The goal is 100 words in 5 minutes.
HOWEVER — OUTPUT DOES NOT LEAD TO LANGUAGE ACQUISITION.
Grade it with smiley faces. Grade them with stickers. Grade it with letter grades. Grade it with numbers. Grade it with applause. It does NOT matter. AT ALL. Reading makes us better writers. Writing makes us better thinkers.
Weighing the pig more often will not make it grow faster.
Take the measurement…. then keep providing comprehensible input until the piggies weigh more.
If you must provide a grade to satisfy someone else, have them count their words and use that as a letter grade. i.e. Lowest word count in the room is 30. Highest is 150. I wanted 100 in 5 minutes. 30 -70 is a B. 71-150 is an A. If they don’t write at all, I go find out why. The following week the lowest count is 40 and the highest count is 120. 40-70 is a B. 71+ is an A.
Doing this, encourages more fluent writers to spend their time…. thinking. Developing a good story and being creative. Writing makes us better thinkers, not better writers. I do it frequently ONLY because their level of anxiety goes down (Affective Filter) when they write about once a week or once every other week for 5 -7 minutes. I ALWAYS throw the first freewrite out. It’s a baseline and they can watch their numbers grow in their notebooks each week. I start the time when the bell rings while I’m taking attendance. Late students don’t get more time but they CAN write at the top that they were late, so less time = fewer words. Read their freewrites for great story ideas that you can use in class and further personalize your stories with those details to make the input more compelling.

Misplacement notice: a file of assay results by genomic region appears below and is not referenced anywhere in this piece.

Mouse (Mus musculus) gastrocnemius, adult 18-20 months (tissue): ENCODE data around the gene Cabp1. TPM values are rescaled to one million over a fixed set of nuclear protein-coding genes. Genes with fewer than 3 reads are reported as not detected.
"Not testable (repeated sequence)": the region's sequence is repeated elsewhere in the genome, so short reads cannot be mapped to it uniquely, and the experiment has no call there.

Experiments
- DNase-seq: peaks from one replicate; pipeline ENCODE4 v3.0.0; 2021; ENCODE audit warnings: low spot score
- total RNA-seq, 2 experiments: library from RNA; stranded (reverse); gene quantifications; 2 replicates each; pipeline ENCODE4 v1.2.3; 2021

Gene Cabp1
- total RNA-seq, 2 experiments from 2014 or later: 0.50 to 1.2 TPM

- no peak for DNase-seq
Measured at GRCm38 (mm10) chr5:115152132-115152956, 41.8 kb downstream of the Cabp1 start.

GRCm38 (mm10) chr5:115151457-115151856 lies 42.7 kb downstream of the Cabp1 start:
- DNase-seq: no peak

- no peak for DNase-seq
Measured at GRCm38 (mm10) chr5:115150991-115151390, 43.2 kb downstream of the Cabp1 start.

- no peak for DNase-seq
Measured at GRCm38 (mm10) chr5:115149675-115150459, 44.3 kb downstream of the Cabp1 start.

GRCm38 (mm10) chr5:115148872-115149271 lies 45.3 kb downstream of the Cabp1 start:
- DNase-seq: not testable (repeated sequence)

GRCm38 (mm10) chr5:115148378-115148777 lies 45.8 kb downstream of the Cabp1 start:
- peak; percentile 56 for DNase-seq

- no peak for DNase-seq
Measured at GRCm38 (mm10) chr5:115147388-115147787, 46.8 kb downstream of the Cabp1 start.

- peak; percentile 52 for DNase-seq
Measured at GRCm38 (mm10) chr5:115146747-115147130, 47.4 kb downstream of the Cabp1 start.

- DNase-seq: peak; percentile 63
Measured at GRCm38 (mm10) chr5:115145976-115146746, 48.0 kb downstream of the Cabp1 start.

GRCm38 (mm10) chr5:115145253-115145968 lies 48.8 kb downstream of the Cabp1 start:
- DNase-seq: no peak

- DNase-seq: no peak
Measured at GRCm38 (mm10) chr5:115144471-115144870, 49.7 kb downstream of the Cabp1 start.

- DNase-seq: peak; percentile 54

Even the time we spend thinking about how to grade freewrites… the time we spend pondering the inconsequential… robs us of energy to focus on comprehensible input, compelling input, personalization…. Feed your creative genius by spending less time worrying any details that distract you from input. It’s tempting…. because we want evidence. If they’re unhappy with their scores, tell them to read more and invest more in time for reading.
That is my very strong, opinionated, research-supported…. humble opinion. 😉
You may already be familiar with freewriting, but it’s important to be able to explain to students why freewriting is an important and useful writing exercise. It forces the writer to pay attention to ideas and to what’s in his mind, and takes attention away from concern with correctness. For many of our ESL students, it may even help them stop translating from L1 to English. Whether the freewriting is “controlled” (i.e., you have given them a topic or a starting phrase) or free is not important, What is important is that the students do this exercise frequently. Fluent L2 writers are usually able to write 100+words in five minutes, so you can occasionally ask the students to count the number of words they’ve written to see how well they’re doing. Staying on the topic is not the goal—continuing to write is (139).
The above information is provided by Karen Rowan and comes from Fluency First in ESL Instruction by Prof. E. Rorschach and Prof. A. MacGowan-Gilhooly (1992).